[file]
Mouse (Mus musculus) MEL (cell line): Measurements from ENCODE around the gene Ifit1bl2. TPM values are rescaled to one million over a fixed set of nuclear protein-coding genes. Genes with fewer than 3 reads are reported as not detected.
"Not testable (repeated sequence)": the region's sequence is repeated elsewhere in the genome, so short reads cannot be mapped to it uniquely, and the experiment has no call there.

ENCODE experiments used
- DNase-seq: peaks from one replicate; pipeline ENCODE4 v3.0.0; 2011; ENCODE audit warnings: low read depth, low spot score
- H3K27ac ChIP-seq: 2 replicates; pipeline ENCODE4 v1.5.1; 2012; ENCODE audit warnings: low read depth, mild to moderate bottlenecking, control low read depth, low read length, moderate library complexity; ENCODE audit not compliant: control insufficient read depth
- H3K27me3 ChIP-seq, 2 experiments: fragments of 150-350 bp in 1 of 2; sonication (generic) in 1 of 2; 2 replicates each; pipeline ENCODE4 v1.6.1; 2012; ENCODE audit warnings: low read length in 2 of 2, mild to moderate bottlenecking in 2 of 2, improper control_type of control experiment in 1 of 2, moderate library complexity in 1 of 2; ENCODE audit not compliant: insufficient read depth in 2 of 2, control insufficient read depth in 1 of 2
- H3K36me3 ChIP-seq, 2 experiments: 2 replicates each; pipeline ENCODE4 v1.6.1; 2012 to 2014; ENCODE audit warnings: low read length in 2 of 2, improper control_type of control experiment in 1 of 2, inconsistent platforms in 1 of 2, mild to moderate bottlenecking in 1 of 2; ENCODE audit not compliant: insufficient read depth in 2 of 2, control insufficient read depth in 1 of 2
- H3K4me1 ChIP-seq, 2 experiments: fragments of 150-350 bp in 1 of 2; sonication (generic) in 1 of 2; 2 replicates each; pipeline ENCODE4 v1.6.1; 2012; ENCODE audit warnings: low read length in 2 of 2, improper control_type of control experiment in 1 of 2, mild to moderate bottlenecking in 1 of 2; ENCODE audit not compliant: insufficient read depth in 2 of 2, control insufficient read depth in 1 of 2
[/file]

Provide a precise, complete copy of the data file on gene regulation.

Mouse (Mus musculus) MEL (cell line): Measurements from ENCODE around the gene Ifit1bl2. TPM values are rescaled to one million over a fixed set of nuclear protein-coding genes. Genes with fewer than 3 reads are reported as not detected.
"Not testable (repeated sequence)": the region's sequence is repeated elsewhere in the genome, so short reads cannot be mapped to it uniquely, and the experiment has no call there.

ENCODE experiments used
- DNase-seq: peaks from one replicate; pipeline ENCODE4 v3.0.0; 2011; ENCODE audit warnings: low read depth, low spot score
- H3K27ac ChIP-seq: 2 replicates; pipeline ENCODE4 v1.5.1; 2012; ENCODE audit warnings: low read depth, mild to moderate bottlenecking, control low read depth, low read length, moderate library complexity; ENCODE audit not compliant: control insufficient read depth
- H3K27me3 ChIP-seq, 2 experiments: fragments of 150-350 bp in 1 of 2; sonication (generic) in 1 of 2; 2 replicates each; pipeline ENCODE4 v1.6.1; 2012; ENCODE audit warnings: low read length in 2 of 2, mild to moderate bottlenecking in 2 of 2, improper control_type of control experiment in 1 of 2, moderate library complexity in 1 of 2; ENCODE audit not compliant: insufficient read depth in 2 of 2, control insufficient read depth in 1 of 2
- H3K36me3 ChIP-seq, 2 experiments: 2 replicates each; pipeline ENCODE4 v1.6.1; 2012 to 2014; ENCODE audit warnings: low read length in 2 of 2, improper control_type of control experiment in 1 of 2, inconsistent platforms in 1 of 2, mild to moderate bottlenecking in 1 of 2; ENCODE audit not compliant: insufficient read depth in 2 of 2, control insufficient read depth in 1 of 2
- H3K4me1 ChIP-seq, 2 experiments: fragments of 150-350 bp in 1 of 2; sonication (generic) in 1 of 2; 2 replicates each; pipeline ENCODE4 v1.6.1; 2012; ENCODE audit warnings: low read length in 2 of 2, improper control_type of control experiment in 1 of 2, mild to moderate bottlenecking in 1 of 2; ENCODE audit not compliant: insufficient read depth in 2 of 2, control insufficient read depth in 1 of 2